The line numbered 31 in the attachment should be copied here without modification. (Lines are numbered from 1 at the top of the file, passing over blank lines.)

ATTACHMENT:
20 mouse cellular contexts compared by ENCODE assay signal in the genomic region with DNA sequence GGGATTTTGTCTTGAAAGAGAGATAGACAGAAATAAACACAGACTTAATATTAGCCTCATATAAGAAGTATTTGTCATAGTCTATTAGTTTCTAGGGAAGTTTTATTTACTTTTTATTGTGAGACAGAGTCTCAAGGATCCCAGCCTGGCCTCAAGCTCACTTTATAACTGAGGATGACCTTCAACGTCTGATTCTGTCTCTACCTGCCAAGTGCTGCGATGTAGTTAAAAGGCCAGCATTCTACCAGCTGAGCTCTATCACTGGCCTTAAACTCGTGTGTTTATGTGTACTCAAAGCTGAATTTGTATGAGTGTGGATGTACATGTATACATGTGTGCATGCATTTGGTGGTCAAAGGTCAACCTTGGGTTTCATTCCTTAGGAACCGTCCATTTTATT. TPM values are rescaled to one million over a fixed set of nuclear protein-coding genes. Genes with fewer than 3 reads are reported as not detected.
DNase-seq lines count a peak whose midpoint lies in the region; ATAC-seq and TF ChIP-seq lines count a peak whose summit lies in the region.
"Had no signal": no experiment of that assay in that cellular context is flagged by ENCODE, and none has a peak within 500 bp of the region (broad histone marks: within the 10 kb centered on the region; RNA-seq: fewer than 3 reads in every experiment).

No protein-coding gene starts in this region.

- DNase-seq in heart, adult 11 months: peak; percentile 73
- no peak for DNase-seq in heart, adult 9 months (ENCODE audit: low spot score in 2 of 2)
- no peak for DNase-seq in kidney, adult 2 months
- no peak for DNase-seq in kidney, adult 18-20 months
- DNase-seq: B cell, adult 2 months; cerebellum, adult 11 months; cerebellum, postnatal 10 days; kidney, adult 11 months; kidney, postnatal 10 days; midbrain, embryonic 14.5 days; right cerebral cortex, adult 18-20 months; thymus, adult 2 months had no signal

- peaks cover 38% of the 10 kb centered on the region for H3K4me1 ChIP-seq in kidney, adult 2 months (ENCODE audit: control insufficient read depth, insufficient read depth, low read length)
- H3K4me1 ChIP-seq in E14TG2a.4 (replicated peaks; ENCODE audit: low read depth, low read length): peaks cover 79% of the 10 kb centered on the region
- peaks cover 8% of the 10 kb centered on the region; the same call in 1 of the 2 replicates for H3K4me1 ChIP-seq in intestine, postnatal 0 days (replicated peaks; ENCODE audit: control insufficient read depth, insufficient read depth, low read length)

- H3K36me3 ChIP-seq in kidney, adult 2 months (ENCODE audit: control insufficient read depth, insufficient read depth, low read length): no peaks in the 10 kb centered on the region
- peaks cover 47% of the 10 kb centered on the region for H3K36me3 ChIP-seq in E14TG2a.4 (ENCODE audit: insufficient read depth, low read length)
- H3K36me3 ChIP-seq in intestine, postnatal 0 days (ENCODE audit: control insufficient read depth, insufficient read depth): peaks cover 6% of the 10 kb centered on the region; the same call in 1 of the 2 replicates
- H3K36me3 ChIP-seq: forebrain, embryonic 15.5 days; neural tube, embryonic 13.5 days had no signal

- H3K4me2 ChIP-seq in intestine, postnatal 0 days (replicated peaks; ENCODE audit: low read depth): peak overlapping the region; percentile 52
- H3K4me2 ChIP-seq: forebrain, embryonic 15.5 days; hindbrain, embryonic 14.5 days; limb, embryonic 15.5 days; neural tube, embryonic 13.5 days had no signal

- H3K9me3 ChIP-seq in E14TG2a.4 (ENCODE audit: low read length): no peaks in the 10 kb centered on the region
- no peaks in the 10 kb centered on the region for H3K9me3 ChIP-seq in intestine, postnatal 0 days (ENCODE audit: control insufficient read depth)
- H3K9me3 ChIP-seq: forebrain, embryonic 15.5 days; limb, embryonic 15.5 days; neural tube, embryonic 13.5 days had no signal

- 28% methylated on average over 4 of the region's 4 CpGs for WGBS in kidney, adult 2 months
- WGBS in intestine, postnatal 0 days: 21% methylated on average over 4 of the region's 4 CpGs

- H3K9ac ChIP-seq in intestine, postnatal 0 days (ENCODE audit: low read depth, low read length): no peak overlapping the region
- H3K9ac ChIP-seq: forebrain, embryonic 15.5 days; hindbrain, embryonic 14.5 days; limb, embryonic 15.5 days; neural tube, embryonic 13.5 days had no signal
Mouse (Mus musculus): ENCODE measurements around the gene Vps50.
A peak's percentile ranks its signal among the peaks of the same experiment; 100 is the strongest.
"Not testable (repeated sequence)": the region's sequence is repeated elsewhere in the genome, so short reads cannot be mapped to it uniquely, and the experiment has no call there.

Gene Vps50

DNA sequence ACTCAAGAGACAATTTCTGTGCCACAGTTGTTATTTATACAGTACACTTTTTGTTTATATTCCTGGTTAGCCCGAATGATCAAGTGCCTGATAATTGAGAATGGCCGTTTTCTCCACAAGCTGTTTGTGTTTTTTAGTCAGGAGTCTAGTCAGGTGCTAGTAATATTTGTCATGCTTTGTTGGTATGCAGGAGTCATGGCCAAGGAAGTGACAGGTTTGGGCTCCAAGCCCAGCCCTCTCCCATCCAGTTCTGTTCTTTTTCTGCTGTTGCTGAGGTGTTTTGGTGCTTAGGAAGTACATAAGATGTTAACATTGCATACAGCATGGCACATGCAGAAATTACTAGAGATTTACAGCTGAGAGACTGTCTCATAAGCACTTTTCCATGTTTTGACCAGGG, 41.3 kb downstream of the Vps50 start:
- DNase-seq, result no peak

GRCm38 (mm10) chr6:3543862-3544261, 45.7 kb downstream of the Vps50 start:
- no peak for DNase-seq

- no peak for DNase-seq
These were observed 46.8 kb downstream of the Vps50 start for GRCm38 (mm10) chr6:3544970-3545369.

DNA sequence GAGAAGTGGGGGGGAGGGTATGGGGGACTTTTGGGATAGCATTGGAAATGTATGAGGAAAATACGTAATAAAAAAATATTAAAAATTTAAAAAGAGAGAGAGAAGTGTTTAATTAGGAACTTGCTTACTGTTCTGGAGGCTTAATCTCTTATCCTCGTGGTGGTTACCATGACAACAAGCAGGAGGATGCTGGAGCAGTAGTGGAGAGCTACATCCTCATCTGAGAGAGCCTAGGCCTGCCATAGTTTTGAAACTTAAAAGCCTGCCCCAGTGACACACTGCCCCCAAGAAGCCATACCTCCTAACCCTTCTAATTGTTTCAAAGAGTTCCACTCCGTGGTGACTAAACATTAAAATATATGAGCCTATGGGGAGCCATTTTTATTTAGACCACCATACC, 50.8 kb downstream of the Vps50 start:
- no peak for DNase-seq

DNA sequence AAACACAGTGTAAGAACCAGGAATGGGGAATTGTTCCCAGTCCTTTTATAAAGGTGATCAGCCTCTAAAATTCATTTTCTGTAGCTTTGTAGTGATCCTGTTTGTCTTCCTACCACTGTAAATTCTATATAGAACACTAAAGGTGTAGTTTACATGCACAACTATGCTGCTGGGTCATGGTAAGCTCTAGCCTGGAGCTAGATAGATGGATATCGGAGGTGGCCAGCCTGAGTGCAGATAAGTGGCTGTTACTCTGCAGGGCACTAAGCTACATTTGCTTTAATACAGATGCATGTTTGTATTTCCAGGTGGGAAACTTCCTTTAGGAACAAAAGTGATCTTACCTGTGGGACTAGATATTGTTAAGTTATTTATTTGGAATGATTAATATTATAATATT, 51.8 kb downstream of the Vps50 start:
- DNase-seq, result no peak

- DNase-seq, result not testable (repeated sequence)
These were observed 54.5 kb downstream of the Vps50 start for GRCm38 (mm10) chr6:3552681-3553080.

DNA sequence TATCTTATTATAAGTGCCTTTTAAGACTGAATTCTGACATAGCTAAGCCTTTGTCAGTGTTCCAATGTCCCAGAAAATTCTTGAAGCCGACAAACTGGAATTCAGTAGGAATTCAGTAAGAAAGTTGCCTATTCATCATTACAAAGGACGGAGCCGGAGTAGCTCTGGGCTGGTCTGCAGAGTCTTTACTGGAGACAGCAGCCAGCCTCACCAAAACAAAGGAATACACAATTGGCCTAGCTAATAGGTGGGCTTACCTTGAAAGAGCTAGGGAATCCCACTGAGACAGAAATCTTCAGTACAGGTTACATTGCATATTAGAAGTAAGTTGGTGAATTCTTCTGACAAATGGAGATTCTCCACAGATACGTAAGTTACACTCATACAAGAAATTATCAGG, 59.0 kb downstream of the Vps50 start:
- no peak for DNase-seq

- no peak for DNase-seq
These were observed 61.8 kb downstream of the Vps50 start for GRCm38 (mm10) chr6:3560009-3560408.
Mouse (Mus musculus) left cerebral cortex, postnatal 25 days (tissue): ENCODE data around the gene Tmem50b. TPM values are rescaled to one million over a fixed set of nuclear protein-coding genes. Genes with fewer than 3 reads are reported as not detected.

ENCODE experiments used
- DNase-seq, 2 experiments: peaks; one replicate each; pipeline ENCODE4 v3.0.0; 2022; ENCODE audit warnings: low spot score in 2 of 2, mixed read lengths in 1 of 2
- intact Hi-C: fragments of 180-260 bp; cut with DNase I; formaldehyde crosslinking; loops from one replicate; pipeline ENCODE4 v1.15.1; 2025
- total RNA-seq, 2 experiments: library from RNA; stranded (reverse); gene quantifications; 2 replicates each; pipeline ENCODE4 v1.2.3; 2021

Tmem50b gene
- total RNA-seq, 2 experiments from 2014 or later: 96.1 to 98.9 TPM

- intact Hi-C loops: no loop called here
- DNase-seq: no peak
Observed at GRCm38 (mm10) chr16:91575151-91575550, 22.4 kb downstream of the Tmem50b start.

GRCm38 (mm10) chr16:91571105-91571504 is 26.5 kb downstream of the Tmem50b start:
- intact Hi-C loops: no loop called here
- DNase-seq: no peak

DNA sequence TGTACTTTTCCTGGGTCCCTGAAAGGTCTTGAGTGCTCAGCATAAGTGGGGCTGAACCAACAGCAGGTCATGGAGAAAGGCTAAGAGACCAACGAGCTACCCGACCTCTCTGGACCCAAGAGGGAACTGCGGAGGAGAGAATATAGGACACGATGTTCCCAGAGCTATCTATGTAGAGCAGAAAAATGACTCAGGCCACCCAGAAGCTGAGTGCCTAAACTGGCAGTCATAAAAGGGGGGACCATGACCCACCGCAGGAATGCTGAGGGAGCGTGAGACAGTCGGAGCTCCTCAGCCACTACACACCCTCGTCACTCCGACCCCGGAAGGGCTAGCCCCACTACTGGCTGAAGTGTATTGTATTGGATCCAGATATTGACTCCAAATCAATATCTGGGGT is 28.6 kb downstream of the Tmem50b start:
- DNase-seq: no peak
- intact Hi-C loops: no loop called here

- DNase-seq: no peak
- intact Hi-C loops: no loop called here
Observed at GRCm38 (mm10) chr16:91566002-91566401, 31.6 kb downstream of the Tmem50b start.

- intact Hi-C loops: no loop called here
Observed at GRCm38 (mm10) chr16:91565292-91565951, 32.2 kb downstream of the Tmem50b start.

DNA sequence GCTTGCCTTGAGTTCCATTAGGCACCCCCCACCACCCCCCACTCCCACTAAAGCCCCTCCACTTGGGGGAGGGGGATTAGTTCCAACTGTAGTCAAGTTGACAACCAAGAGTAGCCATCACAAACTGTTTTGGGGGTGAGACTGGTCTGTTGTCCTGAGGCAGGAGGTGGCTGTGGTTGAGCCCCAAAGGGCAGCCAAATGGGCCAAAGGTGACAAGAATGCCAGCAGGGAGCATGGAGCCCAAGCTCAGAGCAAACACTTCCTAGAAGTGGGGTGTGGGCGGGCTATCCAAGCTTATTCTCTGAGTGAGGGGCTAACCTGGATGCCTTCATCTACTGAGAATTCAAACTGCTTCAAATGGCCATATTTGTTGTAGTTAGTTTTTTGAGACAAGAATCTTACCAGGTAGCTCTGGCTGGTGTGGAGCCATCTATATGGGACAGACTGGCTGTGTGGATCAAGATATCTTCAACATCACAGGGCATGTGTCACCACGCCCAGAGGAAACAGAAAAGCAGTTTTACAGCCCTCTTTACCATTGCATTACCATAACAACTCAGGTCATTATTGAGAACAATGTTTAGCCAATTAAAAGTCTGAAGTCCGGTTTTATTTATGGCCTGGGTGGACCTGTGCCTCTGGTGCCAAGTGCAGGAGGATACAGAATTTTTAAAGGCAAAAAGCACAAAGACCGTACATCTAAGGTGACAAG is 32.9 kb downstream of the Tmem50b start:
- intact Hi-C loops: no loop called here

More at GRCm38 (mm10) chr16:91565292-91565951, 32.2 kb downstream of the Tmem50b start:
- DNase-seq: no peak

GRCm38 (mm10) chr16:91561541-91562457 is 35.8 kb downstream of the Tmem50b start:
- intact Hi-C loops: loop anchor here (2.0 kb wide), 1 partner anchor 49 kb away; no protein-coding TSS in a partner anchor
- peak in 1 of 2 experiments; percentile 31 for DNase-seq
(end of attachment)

- DNase-seq, result no peak